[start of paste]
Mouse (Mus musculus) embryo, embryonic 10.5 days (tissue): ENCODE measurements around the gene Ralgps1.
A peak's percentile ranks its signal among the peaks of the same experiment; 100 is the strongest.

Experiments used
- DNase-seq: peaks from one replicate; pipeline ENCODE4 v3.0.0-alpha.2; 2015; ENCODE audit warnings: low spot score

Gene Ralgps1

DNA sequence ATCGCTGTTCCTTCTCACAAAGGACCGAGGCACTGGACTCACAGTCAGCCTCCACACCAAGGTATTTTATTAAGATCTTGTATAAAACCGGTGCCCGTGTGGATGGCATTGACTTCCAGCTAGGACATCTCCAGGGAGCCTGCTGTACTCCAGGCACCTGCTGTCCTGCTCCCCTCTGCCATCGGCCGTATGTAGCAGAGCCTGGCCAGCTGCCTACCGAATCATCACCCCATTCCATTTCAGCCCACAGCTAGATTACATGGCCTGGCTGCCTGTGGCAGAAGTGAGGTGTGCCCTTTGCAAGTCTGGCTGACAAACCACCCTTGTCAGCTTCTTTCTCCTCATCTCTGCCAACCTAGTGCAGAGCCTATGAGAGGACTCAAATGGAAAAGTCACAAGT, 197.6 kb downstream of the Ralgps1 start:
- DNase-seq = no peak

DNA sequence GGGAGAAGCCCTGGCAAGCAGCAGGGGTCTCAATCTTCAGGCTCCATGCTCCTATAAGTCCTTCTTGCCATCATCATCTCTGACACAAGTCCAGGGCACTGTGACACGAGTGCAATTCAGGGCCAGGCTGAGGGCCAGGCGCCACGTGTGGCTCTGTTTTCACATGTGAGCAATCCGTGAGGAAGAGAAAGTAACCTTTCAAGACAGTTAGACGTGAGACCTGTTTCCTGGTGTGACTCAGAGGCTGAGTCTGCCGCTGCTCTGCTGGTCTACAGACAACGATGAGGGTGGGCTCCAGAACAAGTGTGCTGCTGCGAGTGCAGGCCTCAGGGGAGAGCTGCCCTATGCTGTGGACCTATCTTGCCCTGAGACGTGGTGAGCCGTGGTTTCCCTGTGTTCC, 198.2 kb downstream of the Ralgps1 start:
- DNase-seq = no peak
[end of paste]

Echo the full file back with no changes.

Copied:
Mouse (Mus musculus) embryo, embryonic 10.5 days (tissue): ENCODE measurements around the gene Ralgps1.
A peak's percentile ranks its signal among the peaks of the same experiment; 100 is the strongest.

Experiments used
- DNase-seq: peaks from one replicate; pipeline ENCODE4 v3.0.0-alpha.2; 2015; ENCODE audit warnings: low spot score

Gene Ralgps1

DNA sequence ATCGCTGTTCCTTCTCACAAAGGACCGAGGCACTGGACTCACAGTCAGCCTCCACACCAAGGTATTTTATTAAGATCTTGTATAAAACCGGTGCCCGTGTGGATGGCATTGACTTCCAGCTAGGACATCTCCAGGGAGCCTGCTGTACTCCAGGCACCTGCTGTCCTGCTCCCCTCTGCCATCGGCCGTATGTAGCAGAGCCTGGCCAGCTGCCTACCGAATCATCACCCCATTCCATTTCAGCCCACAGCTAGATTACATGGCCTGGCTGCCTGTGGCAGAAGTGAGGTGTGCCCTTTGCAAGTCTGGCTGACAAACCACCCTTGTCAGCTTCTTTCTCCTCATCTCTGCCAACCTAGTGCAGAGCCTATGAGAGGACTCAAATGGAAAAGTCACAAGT, 197.6 kb downstream of the Ralgps1 start:
- DNase-seq = no peak

DNA sequence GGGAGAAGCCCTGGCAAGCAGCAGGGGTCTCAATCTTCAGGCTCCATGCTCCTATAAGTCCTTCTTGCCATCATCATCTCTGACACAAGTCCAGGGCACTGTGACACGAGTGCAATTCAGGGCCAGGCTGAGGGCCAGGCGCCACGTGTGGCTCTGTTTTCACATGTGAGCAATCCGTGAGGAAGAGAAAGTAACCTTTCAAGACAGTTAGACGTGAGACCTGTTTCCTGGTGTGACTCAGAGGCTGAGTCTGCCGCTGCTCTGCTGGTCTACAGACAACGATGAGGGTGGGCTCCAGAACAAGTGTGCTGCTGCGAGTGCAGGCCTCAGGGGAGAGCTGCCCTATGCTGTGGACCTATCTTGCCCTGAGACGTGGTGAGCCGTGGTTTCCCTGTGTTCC, 198.2 kb downstream of the Ralgps1 start:
- DNase-seq = no peak